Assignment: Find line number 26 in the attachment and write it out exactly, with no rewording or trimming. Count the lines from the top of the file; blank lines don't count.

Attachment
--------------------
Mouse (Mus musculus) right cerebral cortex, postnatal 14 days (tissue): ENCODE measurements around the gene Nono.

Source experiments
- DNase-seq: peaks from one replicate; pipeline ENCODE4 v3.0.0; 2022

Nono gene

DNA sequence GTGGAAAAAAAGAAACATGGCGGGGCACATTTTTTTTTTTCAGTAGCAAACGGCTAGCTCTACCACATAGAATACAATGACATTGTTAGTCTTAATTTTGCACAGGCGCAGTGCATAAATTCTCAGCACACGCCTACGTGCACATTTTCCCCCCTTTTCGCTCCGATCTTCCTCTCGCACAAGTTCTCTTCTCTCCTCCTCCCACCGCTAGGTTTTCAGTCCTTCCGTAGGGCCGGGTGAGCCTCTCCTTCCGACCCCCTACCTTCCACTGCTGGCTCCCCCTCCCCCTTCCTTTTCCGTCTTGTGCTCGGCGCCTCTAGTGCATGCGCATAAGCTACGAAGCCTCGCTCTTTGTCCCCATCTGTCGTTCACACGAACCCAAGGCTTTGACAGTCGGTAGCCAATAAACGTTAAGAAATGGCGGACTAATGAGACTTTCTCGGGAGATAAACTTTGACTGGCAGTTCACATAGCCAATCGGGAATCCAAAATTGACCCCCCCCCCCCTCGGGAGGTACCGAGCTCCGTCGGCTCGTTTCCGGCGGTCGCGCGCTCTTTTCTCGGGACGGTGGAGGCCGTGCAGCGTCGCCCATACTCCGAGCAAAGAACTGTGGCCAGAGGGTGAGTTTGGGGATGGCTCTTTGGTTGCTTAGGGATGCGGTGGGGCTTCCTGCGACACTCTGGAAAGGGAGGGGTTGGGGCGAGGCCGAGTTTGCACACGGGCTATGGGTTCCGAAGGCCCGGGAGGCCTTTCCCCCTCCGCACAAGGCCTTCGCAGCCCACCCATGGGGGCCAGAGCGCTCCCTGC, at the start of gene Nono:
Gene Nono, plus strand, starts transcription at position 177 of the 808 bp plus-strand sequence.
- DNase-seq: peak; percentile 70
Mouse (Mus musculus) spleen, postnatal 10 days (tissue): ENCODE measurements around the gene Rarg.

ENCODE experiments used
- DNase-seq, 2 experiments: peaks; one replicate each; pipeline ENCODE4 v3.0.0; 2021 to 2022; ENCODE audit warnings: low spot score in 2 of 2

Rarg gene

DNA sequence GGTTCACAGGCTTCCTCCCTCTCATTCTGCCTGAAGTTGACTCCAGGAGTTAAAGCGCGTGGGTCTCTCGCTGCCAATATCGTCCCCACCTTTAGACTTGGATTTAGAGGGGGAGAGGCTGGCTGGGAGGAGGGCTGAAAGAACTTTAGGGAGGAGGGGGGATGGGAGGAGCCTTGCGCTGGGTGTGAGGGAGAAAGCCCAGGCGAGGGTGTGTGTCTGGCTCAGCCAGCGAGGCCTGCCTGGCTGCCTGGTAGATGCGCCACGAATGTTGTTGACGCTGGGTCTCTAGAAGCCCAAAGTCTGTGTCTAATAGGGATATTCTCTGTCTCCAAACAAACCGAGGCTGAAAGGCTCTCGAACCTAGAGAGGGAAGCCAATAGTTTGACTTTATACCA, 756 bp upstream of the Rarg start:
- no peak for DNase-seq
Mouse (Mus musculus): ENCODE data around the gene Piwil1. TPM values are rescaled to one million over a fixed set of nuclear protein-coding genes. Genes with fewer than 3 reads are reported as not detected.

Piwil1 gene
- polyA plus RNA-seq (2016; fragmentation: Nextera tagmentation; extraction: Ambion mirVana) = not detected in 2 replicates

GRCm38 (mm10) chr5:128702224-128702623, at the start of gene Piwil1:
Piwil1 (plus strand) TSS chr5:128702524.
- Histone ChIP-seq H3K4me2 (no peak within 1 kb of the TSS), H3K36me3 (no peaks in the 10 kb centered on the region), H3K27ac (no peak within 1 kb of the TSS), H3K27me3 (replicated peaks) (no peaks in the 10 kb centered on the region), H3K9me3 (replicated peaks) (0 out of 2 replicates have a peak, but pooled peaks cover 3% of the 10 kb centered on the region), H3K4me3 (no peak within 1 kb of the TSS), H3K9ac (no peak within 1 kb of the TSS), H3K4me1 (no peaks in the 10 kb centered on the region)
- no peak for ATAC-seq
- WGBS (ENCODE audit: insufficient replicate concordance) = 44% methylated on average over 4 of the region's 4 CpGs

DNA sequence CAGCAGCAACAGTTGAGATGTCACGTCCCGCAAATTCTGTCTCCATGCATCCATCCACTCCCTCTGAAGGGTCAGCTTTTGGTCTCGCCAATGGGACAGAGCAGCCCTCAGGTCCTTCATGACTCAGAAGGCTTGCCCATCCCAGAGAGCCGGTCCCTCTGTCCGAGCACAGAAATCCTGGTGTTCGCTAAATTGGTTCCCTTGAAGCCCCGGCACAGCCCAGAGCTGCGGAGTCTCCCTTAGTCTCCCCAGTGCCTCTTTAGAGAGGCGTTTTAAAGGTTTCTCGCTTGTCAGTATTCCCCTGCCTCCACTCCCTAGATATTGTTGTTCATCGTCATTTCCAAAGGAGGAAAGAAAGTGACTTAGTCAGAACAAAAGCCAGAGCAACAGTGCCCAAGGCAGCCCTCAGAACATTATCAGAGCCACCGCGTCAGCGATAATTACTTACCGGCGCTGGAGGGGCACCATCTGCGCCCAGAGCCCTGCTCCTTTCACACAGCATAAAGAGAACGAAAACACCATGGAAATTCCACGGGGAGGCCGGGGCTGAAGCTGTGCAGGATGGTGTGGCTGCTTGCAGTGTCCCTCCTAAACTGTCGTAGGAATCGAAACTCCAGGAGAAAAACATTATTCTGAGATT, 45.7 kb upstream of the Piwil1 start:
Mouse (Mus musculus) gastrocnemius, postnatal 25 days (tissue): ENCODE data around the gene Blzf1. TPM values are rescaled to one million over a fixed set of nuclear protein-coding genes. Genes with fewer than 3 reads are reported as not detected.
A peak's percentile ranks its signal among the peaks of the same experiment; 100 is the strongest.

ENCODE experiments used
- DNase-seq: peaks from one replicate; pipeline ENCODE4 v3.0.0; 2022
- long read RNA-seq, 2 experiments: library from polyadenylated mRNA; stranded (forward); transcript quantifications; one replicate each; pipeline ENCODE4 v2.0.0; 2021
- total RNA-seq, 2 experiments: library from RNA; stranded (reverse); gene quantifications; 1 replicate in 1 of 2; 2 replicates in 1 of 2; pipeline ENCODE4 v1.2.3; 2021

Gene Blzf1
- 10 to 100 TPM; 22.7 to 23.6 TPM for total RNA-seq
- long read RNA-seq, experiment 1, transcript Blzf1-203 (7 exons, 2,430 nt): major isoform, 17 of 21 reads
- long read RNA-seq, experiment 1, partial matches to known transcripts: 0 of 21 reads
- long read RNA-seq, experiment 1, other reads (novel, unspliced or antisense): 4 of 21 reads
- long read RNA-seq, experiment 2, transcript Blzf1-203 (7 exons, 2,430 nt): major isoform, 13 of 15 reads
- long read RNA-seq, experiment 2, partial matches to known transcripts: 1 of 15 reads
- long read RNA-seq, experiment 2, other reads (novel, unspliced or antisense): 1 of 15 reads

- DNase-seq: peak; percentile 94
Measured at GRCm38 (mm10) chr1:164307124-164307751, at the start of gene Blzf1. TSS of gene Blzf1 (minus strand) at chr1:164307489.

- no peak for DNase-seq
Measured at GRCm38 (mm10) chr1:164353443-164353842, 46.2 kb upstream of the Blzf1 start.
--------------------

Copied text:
- DNase-seq: peaks from one replicate; pipeline ENCODE4 v3.0.0; 2022